Elena    00:05:35    Right? The, the traditional view of the astrocytes beyond being glue, which I think, uh, even people start the articles with the notion that they used to be called glue, and they’re not, uh, glue any longer clear cells in general, but the traditional view and still true of as sizes that they perform housekeeping in the brain, unlike neurons, which are the cells that ENCO basically, and they are responsible for higher brain functions. Now Aroy carry basic functions, such as ch Clarine molecules by neurons, upon activation, such as depression and glutamate ACY participate in the re removal during sleep. This is a, a very important function that was discovered, uh, five years ago, aides also control the flax of waste molecules out of the brain. And aides are well adapted morphologically to the function of molecule removal, because they are like sponges that surround neurons and all their neuro rights.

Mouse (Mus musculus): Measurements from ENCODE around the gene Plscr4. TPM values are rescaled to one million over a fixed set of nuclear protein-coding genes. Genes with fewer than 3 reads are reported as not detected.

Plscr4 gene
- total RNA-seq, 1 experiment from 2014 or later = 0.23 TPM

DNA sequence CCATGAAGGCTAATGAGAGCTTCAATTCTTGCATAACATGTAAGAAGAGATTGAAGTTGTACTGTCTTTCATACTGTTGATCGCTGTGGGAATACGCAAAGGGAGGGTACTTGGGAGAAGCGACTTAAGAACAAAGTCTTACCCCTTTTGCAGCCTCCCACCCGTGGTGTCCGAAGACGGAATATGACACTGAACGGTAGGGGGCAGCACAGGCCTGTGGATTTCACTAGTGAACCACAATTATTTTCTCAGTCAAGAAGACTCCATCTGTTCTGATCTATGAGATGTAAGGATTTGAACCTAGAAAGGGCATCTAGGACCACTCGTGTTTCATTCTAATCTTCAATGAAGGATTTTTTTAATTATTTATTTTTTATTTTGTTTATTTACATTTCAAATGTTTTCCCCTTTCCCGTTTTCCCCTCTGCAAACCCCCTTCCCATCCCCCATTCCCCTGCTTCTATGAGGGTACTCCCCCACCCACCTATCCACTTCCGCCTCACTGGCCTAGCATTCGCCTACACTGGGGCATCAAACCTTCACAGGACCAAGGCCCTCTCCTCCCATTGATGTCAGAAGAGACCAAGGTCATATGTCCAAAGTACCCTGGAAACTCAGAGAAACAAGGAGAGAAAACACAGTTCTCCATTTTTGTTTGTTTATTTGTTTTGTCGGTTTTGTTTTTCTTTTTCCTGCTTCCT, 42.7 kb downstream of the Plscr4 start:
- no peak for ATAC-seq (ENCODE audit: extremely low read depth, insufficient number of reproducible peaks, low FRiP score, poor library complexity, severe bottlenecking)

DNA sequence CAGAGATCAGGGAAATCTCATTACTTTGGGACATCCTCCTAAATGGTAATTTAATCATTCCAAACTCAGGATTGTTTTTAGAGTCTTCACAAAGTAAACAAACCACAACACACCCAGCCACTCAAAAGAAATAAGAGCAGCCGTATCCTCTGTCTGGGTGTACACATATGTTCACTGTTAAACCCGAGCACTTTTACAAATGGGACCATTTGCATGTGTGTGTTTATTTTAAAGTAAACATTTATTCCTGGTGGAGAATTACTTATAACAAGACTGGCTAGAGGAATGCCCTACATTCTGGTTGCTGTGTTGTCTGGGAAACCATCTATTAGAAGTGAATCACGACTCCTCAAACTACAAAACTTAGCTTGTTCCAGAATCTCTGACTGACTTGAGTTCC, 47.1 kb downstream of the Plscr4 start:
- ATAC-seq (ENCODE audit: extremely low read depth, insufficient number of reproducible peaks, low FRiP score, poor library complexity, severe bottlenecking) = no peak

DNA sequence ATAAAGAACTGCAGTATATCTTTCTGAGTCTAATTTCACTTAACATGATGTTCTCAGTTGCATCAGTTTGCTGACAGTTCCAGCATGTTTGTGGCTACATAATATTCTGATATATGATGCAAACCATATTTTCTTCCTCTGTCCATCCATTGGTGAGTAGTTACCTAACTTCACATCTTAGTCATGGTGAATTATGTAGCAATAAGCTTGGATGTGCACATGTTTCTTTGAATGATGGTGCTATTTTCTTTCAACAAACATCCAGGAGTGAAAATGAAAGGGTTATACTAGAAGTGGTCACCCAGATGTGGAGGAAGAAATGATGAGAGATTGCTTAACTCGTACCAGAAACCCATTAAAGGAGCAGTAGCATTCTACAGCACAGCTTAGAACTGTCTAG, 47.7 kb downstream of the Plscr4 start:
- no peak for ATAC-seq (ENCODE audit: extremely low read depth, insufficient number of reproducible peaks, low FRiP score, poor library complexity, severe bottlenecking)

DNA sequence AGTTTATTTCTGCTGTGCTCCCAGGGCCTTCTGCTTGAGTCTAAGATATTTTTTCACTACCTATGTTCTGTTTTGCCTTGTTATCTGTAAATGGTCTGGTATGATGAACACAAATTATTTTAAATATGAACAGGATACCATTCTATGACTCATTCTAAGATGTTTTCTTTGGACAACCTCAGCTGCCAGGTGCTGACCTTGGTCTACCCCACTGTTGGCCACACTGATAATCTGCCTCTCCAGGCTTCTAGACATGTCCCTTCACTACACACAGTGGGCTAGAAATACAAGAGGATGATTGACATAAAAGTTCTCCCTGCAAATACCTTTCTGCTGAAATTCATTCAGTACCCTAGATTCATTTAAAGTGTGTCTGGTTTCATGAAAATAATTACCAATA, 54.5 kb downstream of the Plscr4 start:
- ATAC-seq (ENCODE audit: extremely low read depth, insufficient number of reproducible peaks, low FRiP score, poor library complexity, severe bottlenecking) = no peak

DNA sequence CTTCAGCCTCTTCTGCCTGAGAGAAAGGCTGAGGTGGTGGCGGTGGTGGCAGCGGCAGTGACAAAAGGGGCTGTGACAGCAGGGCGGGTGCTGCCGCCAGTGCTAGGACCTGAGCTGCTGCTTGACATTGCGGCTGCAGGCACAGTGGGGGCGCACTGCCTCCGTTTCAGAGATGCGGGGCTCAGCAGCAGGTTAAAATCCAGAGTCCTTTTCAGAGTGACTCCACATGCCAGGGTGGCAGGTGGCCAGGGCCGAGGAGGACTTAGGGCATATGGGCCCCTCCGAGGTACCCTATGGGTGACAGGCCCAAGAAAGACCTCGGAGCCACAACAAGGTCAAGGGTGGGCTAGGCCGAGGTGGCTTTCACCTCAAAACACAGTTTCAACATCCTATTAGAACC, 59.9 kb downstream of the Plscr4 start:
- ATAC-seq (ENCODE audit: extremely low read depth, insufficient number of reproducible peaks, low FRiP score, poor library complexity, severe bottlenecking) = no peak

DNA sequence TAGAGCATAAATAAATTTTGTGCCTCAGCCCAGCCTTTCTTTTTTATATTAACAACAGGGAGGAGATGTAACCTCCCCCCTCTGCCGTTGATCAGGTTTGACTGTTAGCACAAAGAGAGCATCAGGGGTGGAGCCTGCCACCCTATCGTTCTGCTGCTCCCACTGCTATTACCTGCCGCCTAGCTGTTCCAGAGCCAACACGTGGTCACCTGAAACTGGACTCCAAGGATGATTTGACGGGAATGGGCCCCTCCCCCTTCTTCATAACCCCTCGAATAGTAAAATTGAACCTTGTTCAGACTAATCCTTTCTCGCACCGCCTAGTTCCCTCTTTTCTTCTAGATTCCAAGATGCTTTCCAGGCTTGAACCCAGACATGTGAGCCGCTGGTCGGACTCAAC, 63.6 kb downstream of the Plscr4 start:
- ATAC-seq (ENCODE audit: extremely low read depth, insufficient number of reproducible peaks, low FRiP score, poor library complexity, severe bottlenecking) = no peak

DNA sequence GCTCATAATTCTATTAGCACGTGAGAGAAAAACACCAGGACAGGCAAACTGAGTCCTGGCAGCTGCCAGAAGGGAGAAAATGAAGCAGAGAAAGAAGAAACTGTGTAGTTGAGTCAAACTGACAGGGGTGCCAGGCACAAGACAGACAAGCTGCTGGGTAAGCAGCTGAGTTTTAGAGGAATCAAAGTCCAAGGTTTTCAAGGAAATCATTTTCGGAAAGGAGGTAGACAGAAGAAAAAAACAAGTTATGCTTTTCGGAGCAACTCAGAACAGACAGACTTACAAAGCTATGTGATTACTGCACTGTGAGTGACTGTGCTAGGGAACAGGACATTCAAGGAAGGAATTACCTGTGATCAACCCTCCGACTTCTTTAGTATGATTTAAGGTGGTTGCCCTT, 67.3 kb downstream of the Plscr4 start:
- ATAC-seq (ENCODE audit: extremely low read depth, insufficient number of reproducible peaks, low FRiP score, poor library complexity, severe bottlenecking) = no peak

Elena    00:06:40    And, um, I want to emphasize architecture. I will mention architecture during this conversation because the, uh, name of ASTO, that means stars. It came from immuno stain. VACY with G F P um, this is a cytoskeleton protein, and it it’s like the human cytoskeleton for cells. And you only see like 10, 20% of the cell, and it has a star shape with the little body and then some processes, but the Astros are not like that. That’s only the skeleton Astro are bushy around. They’re very big. And they, their distal processes are highly divided, uh, to adapt to all the neuro to the neuroal elements, spine Saxon, somebodies. So this is architecture and the functions that the traditional view in the last, uh, say 50 years is housekeeping. And this is true. So they perform housekeeping and housekeeping is not a minor function. We have to say if they only did housekeeping, that’s okay. Now the question is whether take to something else, do it to computation. And that’s the new story. So if in addition to perform invasive functions, the Astro sites are, the aide are part of neural circuits. And whether in neural circuits, they shape the processing of information among neurons beyond elimination. And, and that’s the question we say in our jargon, whether ass are building blocks of neural circus, that’s the news story about ASNs?